Struggling Pizza Chain Bertucci’s Files for Bankruptcy
Bertucci’s Corp. filed for Chapter 11 bankruptcy protection, the company announced Monday (April 16). The Northborough, Massachusetts-based pizza chain also revealed that it has a deal lined up to sell the business for about $20 million to an affiliate of Chicago-based investment firm Right Lane Capital LLC.
Bertucci’s 59 restaurants in 11 East Coast states are still open, the company said, although court papers show it plans to reject 29 money-losing leases, and could still close some locations. Bertucci’s said it “anticipates completing its restructuring process expeditiously so the company will emerge under new ownership, with an improved financial position and stronger brand.”
Right Lane Dough Acquisitions is serving as the Stalking Horse Bidder. Under the purchase agreement, it agreed to acquire substantially all of Bertucci’s assets and assume certain liabilities, subject to higher “or otherwise better offers.” The current offer includes $1.7 million in cash, $14 million in new second-lien debt, and whatever bankruptcy financing is available come closing. Bertucci’s, which is owned by Levine Leichtman Capital Partners out of Los Angeles, has about $119 million in debt, according to a court filing. Global Franchise Group, LLC, a portfolio company of Levine Leichtman Capital Partners, purchased 440-unit quick-service brand Round Table Pizza in September for an undisclosed amount.
Bertucci’s will consider all bids for a sale or restructuring of the company during the open Bankruptcy Court-approved sale process. As part of the filing, Bertucci’s said it sought Bankruptcy Court approval for the consensual use of cash collateral and $4 million in debtor-in-possession financing, which will allow the company to meet its post-filing obligations in day-to-day business, Bertucci’s said.
"Today's filing is expected to be seamless for Bertucci's guests, trading partners and vendors, and result in minimal disruption to its operations, allowing us to strengthen the company's financial structure and position it for significant future growth," Brian Wright, CEO, said in a statement. “We are grateful for the service and loyalty of our team members and are looking forward to focusing on a return to Bertucci's roots: authentic, high quality, fresh ingredients that guests and team members alike crave and care about."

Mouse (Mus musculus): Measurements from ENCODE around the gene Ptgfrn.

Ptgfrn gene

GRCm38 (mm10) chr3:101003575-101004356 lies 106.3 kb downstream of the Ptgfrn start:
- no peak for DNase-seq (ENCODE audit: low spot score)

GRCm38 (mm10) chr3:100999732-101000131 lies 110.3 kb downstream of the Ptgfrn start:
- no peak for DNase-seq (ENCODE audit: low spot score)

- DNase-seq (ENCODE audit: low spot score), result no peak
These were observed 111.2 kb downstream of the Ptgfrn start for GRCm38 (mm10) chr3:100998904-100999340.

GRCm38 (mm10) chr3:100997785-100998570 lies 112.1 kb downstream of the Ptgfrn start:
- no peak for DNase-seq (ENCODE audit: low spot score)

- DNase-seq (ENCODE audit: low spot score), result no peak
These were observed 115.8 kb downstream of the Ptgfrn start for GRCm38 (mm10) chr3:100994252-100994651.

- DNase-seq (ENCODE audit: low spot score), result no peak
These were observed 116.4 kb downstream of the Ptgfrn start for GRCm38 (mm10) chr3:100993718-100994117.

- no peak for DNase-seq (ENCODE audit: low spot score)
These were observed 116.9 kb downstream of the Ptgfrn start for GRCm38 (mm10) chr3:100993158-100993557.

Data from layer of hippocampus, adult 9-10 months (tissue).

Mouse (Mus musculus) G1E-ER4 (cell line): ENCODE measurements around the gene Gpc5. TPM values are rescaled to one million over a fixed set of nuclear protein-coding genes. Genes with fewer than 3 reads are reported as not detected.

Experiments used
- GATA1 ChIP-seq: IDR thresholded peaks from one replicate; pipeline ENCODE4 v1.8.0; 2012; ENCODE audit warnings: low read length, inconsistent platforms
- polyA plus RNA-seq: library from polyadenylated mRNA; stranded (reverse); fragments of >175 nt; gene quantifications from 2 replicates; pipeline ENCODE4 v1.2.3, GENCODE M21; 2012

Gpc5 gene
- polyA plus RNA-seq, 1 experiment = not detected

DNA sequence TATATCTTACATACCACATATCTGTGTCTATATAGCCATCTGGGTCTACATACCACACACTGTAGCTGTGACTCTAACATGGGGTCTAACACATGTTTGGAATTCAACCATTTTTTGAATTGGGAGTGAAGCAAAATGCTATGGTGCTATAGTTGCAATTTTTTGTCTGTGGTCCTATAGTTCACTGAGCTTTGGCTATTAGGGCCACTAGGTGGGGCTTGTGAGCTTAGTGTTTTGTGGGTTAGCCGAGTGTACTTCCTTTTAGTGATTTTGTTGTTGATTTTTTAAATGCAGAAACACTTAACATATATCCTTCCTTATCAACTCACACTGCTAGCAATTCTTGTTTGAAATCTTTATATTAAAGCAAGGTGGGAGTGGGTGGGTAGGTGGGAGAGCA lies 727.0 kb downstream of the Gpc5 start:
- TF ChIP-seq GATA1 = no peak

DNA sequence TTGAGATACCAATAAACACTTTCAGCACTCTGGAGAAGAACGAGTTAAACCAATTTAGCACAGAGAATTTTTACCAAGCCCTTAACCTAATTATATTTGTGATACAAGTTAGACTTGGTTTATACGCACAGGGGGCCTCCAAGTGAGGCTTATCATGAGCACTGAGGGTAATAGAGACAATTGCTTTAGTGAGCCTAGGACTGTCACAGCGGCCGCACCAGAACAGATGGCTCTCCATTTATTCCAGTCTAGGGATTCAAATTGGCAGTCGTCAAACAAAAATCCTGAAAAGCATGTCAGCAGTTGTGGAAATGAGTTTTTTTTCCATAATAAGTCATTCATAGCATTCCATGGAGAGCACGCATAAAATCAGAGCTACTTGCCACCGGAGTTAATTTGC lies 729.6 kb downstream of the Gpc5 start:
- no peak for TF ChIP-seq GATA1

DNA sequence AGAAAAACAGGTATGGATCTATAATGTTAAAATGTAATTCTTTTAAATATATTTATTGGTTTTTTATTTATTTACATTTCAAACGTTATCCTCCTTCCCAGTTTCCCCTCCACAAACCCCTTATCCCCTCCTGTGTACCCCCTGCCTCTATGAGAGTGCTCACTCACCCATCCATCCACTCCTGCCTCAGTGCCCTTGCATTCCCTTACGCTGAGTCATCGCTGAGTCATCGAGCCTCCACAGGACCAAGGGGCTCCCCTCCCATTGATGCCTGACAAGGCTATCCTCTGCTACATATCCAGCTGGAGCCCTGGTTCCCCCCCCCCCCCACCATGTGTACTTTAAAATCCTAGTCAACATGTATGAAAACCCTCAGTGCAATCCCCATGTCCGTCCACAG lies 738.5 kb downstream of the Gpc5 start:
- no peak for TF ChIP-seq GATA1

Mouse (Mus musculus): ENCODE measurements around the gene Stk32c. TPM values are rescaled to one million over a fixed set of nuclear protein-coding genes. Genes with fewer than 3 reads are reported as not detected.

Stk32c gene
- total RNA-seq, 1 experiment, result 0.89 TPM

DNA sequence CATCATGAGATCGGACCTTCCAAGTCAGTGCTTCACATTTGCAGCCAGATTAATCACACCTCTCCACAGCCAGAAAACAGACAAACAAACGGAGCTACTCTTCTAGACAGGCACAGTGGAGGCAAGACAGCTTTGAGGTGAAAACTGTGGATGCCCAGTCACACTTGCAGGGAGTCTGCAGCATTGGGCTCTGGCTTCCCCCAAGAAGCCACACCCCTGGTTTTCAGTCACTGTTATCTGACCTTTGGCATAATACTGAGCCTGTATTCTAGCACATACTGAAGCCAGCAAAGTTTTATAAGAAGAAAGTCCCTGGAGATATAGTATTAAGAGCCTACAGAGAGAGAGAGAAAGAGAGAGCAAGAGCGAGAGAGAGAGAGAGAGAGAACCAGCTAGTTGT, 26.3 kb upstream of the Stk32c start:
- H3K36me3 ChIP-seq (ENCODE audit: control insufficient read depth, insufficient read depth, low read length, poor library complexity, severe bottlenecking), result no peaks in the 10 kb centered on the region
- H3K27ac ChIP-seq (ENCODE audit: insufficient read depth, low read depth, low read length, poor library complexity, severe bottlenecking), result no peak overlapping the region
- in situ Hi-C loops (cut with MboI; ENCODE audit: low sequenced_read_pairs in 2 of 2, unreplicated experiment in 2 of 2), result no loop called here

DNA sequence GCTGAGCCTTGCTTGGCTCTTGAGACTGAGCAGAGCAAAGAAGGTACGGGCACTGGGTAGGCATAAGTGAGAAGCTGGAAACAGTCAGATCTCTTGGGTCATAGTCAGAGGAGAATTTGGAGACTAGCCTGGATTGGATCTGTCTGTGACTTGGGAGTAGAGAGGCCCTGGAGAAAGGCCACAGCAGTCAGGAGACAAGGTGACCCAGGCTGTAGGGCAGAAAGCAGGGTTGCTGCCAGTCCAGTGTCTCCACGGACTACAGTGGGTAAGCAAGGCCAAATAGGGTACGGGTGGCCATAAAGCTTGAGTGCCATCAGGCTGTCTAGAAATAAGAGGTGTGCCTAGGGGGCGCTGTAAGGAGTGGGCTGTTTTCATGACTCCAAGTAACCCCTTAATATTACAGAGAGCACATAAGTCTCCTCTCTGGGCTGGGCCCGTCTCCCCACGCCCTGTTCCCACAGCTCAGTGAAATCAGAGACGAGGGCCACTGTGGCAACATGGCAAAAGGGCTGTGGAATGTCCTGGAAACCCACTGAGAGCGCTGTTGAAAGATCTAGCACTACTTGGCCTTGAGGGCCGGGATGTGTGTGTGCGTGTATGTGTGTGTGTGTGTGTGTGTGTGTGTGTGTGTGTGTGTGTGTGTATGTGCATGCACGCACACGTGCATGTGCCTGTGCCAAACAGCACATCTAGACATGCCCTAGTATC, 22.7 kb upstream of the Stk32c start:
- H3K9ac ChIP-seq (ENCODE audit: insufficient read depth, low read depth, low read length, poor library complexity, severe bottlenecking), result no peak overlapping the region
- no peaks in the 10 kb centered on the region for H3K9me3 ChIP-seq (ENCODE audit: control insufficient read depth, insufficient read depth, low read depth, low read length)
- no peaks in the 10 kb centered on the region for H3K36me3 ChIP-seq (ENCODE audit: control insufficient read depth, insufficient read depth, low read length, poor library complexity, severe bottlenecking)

Wright will remain CEO, and Brian Connell, Bertucci’s chief financial officer, is expected to stay in his post as well.
According to The Wall Street Journal, Bertucci’s hired Hilco Real Estate LLC in January to review its leases and negotiate terms—a move that has saved the company $3.5 million on 17 leases. In total, with job cuts and other maneuvers, the company saved more than $5 million.
Connell, however, noted that the cost-cutting efforts haven’t reversed the brand’s negative sales trend, and sales have declined since 2011. A forbearance agreement with lenders expired in 2018 as well.
Bertucci’s debuted in Somerville, Massachusetts, in 1981. It hit its peak in the late 1990s when there were over 100 restaurants. There are 969 full-time employees and 3,245 part-time employees. The restaurant is known for its brick-oven pizzas, handcrafted pastas, exhibition kitchens, and homemade Italian signatures.
Bertucci’s credited its struggles to overall industry setbacks, especially in the casual-dining sector.
The company wrote in a filing: "With the rise in popularity of quick-casual restaurants and oversaturation of the restaurant industry as a whole, Bertucci’s—and the casual family dining sector in general—has been affected by a prolonged negative operating trend in an ever increasing competitive price environment. Consumers have more options than ever for spending discretionary income, and their preferences continue to shift towards cheaper, faster alternatives."
Bertucci’s switched up the menu by reviving classic recipes in 2016 and launched a mobile app in September 2017, but couldn’t deliver on its debts in time. It also tried to ignite a new daypart with Express Lunch, which promised to serve food in 15 minutes or less—an initiative similar to the one Buffalo Wild Wings rolled out in 2016.